I biked from Spitz to Dürnstein and back to Krems, where I would then catch the short train ride back to Vienna. This section is known as the Danube Cycle Path – Stage 5 and runs between Emmersdorf and Krems for nearly 35 kilometres.
Biking the Danube Cycle Trail route means not only passing through endless rows of manicured, tranquil vineyards but being rewarded by the best views and rest stops along the mighty Danube river.
Spitz to Dürnstein
On the two-hour journey from Spitz to Dürnstein, a bike tour was an adventurous way to explore the Wachau Valley’s many towns and villages. However, it’s worth stopping for an extended break in Dürnstein. I indulged in an afternoon tea at the Schlossberg Hotel that sits on the rocky peak, overlooking the Danube.
If you are not too distracted with wine temptation, Dürnstein is a cultural exploration spot amongst the grapevines. You can clamber for 30 minutes up to The Ruins of Dürnstein Castle where the Kuenringer family held Richard the Lionheart captive in the winter of 1192.
You can also wander the romantic, cobbled streets and bustling squares of the Medieval and baroque village that is defined by the Church with the pale blue tower (Abbey of the Augustinian Canons).
Dürnstein to Krems
It took around the same two-hour time to get from Dürnstein to Krems, a 1,000-year-old wine town with merchants houses and a historical quarter of narrow lanes.
In the fashion of the region, Krems is the only town in Austria to be accepted into the “cittá del vito” guild of famous European wine towns – an apt way to start or end your time in the Wachau Valley.
Things to Know About Visiting the Wachau Valley, Austria:
Getting to the Wachau Valley from Vienna
Many explore the Wachau as a day trip from Vienna, with the easiest starting and ending point being Krems an der Donau. The average journey time by train between Vienna (Wien Bahnhof) and Krems an der Donau (Krems/Donau Bahnhof) is no more than 1 hour and 30 minutes on the ÖBB rail service. The fastest train takes around 1 hour and 12 minutes.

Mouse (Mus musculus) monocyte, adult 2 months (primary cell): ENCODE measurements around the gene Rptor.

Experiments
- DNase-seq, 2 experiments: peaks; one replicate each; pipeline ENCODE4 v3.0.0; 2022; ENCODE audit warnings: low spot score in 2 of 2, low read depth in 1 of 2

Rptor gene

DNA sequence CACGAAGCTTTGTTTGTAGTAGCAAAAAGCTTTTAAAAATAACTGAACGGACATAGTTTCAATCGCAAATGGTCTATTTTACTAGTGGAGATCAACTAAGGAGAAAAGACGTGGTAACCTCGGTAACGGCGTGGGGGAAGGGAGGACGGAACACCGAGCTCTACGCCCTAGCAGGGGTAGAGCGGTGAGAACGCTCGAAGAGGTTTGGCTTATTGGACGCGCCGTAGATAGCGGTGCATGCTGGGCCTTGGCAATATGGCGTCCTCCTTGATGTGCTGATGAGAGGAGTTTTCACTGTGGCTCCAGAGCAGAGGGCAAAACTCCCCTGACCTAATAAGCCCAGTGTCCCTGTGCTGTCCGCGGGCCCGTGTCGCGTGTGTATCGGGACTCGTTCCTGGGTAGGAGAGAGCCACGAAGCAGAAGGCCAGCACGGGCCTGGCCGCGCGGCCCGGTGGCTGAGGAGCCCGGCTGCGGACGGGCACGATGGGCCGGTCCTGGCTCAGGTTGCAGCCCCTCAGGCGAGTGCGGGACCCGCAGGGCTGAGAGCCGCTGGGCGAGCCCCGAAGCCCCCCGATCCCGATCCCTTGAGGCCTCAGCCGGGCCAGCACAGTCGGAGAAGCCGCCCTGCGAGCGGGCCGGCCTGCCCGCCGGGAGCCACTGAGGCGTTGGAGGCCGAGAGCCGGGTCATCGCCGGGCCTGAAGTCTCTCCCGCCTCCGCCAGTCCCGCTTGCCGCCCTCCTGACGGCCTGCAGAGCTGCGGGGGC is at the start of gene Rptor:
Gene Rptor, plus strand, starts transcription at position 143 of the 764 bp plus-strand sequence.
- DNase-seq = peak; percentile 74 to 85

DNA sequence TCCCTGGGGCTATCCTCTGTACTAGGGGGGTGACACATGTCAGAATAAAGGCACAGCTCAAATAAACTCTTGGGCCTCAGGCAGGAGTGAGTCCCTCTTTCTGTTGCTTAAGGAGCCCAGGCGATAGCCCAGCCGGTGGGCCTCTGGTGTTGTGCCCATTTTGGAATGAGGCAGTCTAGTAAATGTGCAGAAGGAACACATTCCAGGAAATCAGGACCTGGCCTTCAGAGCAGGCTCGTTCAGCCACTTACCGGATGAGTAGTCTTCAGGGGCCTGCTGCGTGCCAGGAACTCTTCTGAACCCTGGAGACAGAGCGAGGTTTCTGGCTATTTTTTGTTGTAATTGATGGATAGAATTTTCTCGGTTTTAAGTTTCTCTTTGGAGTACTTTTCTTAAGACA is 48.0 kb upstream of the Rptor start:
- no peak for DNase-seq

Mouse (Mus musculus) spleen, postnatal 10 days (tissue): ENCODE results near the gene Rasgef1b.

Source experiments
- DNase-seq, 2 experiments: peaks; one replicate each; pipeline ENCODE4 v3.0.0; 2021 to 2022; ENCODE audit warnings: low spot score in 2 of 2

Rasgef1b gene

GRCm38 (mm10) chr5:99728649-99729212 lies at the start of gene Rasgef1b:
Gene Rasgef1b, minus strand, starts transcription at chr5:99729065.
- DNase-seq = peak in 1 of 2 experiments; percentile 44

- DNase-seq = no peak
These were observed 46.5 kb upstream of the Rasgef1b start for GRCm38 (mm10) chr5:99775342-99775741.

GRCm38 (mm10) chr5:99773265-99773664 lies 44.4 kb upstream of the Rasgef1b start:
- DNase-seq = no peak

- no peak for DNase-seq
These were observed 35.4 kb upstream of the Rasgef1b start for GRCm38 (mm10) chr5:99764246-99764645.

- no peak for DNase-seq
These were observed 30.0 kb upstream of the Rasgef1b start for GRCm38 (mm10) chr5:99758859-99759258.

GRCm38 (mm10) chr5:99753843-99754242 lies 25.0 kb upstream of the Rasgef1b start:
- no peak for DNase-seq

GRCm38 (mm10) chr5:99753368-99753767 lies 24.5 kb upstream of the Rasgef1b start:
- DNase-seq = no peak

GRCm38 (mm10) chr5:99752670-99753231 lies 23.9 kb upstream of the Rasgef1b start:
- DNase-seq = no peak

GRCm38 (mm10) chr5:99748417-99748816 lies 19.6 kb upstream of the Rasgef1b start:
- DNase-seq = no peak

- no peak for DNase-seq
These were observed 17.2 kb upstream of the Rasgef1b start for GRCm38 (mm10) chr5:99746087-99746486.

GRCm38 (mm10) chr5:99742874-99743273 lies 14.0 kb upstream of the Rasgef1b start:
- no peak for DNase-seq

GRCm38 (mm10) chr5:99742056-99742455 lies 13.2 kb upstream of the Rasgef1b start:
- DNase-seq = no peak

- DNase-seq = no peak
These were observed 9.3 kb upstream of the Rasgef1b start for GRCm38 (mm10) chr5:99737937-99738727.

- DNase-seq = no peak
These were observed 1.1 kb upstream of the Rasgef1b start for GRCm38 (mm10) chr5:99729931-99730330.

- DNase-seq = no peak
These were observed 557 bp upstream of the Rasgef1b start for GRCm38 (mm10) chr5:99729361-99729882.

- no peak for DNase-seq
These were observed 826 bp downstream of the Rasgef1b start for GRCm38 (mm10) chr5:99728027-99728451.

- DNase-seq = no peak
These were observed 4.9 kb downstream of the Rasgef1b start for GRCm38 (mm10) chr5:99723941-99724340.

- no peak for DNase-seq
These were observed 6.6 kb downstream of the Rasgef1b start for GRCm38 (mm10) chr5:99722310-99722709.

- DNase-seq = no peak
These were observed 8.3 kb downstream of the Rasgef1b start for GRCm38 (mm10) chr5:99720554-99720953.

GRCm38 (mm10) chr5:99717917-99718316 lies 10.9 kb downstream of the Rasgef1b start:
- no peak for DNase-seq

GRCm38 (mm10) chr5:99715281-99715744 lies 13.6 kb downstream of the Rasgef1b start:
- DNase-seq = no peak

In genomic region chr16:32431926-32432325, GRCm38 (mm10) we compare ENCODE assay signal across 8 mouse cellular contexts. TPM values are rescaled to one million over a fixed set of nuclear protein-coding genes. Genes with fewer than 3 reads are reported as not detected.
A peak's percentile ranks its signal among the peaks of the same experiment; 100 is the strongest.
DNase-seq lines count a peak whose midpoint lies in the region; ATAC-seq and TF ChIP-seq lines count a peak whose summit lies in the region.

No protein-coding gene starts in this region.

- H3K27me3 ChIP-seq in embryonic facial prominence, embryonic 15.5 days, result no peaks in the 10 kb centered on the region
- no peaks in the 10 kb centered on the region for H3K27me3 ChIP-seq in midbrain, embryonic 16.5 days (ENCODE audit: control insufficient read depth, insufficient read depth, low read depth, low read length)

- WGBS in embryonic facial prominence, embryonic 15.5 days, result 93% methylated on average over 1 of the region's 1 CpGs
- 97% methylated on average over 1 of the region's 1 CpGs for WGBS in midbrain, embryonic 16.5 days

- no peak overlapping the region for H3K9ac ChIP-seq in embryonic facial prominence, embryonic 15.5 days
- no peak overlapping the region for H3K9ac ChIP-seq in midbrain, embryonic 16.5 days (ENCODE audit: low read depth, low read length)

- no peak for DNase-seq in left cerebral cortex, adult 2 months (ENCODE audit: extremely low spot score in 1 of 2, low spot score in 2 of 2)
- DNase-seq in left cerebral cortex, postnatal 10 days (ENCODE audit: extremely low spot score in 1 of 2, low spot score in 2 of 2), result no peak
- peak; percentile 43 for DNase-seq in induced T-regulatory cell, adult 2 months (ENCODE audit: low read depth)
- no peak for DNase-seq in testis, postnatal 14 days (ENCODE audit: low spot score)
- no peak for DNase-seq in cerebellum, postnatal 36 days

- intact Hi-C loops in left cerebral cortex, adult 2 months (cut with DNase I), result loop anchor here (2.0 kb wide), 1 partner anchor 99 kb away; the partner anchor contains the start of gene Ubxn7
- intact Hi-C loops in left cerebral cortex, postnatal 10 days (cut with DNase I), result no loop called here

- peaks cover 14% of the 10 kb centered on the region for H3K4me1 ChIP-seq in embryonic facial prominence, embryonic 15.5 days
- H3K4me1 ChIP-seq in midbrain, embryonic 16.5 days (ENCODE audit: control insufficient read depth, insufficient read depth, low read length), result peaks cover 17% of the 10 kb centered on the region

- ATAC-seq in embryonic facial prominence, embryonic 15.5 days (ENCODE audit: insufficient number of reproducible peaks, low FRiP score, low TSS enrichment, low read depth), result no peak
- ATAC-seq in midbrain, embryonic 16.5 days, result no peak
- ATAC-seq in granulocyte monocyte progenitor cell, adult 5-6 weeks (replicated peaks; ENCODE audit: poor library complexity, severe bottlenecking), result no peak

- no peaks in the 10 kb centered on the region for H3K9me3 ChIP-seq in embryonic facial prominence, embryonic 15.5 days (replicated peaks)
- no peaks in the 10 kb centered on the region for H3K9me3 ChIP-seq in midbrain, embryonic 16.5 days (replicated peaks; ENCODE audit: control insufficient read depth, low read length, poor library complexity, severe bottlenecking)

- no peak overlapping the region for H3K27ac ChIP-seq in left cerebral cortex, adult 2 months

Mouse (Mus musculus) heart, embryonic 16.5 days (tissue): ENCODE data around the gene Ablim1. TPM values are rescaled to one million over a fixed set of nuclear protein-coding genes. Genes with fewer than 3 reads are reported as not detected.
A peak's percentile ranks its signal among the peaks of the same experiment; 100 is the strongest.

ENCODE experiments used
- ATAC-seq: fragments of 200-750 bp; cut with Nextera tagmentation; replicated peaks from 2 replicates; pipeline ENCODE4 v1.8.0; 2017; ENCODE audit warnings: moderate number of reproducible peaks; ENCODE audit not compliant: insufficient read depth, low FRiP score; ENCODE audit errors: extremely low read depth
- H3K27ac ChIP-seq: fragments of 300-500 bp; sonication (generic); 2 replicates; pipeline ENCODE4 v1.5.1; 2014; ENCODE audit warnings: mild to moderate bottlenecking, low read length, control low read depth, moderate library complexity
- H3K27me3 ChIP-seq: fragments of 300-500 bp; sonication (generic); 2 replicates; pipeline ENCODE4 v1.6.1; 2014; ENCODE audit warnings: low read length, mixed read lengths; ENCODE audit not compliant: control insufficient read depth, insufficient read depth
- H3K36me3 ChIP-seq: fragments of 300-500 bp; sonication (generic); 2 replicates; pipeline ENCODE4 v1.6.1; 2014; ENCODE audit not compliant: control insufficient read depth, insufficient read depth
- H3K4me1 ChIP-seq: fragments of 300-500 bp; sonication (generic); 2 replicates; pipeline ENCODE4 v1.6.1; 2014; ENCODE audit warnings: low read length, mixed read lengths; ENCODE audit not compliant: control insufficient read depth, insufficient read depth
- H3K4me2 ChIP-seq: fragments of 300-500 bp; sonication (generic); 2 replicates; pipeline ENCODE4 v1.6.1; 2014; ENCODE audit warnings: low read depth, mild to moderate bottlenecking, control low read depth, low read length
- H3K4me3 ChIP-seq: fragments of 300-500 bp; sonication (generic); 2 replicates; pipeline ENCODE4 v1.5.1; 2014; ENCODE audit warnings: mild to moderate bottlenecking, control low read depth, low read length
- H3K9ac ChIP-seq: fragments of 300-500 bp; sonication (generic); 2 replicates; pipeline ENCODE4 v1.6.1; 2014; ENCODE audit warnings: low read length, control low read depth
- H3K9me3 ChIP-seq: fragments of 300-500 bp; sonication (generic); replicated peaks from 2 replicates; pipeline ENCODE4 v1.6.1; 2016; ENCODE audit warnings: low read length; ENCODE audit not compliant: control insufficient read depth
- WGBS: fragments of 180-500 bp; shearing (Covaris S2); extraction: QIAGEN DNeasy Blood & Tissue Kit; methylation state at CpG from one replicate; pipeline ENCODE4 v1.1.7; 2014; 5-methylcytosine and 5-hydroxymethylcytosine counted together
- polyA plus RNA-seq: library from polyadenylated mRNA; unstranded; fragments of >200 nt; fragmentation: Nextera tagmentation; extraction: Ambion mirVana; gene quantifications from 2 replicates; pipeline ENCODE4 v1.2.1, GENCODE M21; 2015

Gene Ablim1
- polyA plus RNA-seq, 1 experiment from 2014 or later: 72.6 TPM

By car, it takes one hour 55 via the A22 and S5 roads.
Others choose to start in Melk, around a one-hour train from Vienna, to wind through the valley from nearby Emmersdorf and leave from Krems.
Grape Harvesting in the Wachau
There are packages you can book for the grape harvest experience, including accommodation, wine tasting, sightseeing and bike hire, alongside the time helping out at the grape harvest. The Lower Austria tourism website outlines such offers.
Danube Cycle Trail
‘Next Bike’ is an online bike rental system in the Wachau where you can pick up and return bikes at any of the 40 rental/drop-off stations.
The Danube Cycle Trail can be covered in six stages, north and south of the Danube, with 41 cycle tours designed for those who want to branch off from the main route and explore the wider region. Hiking walkways and cultural points of interest are also listed.
Further information on routes and main sites for the Danube Cycle Trail in Austria can be found at the Danube: Austria website.
The Domäne Wachau Discovery Tours take place five to six days a week, all year-round: April to October on Monday-Saturday; November to March on Monday to Friday.
One of the experts from Domäne Wachau will be on hand to give you a hearty introduction to the wines and a back-to-basics overview, following the cellar and vineyard tour.
Want to Visit the Wachau Region? Pin It!
My trips to the Wachau Valley were a part of my ‘Year in Austria’ project, as the UK ambassador for the Austrian National Tourist Office. I visited various destinations across the country (from my home base of Vienna) over 12 months, showcasing a variety of regions and activities. Follow #YearInAustria for all the stories through the seasons.
All stories are my own opinion, regardless of how much wine I consumed.